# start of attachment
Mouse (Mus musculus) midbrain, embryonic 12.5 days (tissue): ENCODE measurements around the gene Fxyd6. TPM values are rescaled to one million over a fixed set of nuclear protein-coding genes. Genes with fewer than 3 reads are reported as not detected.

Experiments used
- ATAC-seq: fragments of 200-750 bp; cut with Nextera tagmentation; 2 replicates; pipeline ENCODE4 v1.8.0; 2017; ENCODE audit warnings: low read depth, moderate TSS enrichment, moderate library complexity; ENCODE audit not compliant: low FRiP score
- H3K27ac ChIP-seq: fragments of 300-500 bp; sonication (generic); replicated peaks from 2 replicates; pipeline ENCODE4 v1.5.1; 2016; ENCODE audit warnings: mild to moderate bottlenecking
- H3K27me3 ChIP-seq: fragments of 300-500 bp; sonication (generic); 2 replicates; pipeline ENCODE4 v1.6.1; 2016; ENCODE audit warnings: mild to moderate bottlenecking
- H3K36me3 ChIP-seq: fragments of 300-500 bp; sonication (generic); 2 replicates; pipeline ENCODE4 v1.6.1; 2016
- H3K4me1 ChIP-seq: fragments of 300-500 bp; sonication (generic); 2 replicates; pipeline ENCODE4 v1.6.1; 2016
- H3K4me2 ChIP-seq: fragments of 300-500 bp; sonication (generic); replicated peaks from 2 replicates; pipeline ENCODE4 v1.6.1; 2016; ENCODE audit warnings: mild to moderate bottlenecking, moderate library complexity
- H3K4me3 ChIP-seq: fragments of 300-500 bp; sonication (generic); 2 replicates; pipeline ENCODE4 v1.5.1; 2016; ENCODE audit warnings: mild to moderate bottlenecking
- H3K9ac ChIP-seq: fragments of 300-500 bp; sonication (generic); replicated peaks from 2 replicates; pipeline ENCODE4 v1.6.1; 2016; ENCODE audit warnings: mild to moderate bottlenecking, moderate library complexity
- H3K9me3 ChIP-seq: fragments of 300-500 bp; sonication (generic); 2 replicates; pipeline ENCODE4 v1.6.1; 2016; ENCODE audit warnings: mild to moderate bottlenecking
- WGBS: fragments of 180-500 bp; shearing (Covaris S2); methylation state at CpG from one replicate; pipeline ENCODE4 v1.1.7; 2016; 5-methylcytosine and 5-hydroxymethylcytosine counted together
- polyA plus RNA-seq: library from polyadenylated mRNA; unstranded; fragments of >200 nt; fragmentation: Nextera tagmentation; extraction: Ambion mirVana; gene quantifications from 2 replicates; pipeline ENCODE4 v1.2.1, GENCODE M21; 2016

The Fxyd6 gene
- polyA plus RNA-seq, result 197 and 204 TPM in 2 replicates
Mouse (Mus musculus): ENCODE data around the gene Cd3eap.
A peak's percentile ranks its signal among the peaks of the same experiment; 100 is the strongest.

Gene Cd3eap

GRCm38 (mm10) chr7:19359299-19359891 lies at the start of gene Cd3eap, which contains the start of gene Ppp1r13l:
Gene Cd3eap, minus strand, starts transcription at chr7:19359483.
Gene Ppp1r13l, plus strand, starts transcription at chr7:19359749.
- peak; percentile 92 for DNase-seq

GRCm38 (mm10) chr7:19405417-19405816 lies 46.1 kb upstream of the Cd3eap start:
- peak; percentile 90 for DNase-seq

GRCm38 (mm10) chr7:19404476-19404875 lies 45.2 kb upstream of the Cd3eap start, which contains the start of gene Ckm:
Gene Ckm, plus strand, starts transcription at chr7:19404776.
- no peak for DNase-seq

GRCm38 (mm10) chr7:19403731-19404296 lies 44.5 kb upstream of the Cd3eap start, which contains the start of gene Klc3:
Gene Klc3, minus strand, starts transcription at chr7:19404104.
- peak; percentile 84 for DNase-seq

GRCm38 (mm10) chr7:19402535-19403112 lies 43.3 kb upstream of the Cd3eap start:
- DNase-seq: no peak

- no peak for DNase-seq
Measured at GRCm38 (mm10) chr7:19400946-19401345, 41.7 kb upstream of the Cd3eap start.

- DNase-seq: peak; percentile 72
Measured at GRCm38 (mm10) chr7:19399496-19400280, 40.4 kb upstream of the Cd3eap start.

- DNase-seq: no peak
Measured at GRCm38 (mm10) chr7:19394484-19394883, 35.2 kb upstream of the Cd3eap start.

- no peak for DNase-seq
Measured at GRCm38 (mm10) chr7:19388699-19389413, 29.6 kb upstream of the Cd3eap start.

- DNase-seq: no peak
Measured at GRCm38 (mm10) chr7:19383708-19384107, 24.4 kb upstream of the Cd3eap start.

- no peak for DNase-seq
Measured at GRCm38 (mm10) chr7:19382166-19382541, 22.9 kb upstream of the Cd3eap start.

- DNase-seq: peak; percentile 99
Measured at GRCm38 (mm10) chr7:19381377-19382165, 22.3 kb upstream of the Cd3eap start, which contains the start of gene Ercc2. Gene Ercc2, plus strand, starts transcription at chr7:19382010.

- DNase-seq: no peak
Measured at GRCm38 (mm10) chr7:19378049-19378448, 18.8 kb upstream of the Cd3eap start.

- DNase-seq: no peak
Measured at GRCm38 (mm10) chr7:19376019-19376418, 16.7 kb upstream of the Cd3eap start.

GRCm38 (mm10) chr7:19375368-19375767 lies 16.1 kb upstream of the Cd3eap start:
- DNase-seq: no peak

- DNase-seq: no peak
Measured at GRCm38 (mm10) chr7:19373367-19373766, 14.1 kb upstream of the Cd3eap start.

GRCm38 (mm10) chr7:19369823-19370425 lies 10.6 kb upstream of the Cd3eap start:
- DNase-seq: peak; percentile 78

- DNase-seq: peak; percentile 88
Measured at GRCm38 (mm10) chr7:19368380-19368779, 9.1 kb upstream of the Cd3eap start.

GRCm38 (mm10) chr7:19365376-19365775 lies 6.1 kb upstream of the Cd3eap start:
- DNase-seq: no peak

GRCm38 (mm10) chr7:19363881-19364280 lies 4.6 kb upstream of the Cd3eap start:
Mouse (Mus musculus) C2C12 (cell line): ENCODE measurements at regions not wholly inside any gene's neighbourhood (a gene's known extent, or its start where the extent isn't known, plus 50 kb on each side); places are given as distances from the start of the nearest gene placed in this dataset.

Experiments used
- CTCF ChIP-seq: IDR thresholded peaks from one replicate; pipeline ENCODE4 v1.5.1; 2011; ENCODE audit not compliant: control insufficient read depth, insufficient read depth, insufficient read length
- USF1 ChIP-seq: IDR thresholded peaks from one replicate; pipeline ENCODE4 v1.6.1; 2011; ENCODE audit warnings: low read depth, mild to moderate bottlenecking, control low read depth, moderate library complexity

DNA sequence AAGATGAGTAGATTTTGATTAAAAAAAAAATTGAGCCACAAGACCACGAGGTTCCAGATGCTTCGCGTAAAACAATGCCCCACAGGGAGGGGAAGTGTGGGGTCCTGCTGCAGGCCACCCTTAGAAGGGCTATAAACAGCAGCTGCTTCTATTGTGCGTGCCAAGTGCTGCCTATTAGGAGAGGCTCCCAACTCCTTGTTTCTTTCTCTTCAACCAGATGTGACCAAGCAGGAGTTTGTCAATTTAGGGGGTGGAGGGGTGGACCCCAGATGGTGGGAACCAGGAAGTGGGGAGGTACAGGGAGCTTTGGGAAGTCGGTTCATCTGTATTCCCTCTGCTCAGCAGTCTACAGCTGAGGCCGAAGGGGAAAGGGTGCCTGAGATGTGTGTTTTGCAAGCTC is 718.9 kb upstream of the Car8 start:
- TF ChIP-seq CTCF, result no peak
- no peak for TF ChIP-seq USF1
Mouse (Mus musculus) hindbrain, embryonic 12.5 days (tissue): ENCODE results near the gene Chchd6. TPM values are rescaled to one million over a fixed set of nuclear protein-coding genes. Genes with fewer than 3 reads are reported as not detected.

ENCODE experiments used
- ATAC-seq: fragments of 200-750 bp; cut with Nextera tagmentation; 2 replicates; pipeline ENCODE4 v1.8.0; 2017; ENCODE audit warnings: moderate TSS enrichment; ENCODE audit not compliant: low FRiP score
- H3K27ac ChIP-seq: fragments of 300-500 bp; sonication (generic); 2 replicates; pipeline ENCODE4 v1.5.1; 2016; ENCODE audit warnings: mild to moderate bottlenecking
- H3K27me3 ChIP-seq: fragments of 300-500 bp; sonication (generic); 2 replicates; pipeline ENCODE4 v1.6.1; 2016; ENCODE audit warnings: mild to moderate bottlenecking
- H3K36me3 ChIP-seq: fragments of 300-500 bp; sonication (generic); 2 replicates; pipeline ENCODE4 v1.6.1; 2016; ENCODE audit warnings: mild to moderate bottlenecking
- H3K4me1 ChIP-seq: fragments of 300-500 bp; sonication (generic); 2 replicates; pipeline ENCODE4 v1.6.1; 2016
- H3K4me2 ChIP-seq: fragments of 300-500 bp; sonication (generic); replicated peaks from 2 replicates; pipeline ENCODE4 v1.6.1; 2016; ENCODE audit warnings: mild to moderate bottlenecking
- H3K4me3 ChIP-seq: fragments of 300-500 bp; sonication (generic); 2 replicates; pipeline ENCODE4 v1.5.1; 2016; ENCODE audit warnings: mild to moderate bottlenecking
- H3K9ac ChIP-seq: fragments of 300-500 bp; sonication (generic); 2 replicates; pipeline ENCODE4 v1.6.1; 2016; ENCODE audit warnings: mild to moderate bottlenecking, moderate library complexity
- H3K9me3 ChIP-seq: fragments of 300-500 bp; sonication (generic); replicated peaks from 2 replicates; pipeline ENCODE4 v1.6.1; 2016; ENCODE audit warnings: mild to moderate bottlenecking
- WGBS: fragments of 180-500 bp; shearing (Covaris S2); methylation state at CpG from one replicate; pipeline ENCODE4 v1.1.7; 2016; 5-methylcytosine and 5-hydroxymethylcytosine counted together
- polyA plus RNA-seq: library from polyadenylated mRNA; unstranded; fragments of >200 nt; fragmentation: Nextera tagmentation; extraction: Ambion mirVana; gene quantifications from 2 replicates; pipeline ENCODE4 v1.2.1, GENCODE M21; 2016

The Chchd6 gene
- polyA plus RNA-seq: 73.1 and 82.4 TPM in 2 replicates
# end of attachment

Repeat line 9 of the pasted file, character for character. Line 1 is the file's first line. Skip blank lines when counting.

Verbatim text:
- H3K4me3 ChIP-seq: fragments of 300-500 bp; sonication (generic); 2 replicates; pipeline ENCODE4 v1.5.1; 2016; ENCODE audit warnings: mild to moderate bottlenecking